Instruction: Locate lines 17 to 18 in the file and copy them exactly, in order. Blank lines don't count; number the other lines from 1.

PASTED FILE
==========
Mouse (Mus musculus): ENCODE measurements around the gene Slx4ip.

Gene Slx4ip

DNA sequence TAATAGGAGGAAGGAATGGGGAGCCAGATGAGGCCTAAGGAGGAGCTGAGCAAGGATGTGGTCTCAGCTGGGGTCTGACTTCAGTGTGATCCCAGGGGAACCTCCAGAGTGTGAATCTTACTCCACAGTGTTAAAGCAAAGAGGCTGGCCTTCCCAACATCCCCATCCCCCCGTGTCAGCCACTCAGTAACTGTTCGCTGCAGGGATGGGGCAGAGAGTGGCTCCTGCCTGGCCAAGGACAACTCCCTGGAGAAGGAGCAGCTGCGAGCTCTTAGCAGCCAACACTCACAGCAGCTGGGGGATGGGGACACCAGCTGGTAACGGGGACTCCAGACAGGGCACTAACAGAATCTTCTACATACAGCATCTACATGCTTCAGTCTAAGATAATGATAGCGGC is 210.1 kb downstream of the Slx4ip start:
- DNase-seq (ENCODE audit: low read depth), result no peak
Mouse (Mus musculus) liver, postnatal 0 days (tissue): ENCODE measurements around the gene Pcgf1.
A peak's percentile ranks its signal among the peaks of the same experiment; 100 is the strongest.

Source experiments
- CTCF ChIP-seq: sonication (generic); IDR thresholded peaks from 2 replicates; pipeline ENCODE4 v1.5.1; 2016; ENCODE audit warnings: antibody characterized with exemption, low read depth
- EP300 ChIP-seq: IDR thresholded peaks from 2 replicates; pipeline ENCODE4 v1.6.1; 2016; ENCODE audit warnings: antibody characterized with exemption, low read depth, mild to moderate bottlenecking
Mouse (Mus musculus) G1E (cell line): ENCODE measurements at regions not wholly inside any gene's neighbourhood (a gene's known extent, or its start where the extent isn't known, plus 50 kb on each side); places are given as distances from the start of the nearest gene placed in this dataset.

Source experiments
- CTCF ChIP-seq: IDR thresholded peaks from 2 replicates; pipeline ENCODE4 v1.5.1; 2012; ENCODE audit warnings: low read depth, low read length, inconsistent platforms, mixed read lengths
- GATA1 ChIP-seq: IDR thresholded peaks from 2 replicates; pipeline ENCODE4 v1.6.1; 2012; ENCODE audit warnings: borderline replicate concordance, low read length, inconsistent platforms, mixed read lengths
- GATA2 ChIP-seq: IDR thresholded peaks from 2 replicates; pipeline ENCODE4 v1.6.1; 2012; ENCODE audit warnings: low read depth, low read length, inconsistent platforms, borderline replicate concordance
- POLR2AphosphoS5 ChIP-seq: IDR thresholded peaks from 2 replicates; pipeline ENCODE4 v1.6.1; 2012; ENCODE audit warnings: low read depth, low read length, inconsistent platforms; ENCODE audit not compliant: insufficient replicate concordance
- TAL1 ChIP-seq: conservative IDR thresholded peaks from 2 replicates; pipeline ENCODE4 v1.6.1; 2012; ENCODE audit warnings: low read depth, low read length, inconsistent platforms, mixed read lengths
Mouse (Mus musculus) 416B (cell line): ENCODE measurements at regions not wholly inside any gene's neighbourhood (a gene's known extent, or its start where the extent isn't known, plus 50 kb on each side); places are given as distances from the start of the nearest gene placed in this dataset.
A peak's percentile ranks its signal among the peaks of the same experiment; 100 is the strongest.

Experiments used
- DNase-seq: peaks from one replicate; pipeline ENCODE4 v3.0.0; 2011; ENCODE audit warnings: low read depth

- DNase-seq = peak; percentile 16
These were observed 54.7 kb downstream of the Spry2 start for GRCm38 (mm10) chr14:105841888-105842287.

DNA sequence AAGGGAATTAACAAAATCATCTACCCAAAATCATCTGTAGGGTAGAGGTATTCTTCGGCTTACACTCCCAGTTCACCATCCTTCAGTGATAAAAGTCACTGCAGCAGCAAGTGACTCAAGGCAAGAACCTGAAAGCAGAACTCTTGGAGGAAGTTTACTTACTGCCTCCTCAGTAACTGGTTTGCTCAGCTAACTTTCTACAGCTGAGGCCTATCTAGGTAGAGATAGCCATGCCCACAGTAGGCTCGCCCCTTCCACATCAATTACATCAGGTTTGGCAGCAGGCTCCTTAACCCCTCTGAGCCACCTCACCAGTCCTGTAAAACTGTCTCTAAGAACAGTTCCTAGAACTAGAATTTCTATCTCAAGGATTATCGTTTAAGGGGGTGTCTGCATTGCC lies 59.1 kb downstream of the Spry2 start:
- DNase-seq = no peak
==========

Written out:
Mouse (Mus musculus) 416B (cell line): ENCODE measurements at regions not wholly inside any gene's neighbourhood (a gene's known extent, or its start where the extent isn't known, plus 50 kb on each side); places are given as distances from the start of the nearest gene placed in this dataset.
A peak's percentile ranks its signal among the peaks of the same experiment; 100 is the strongest.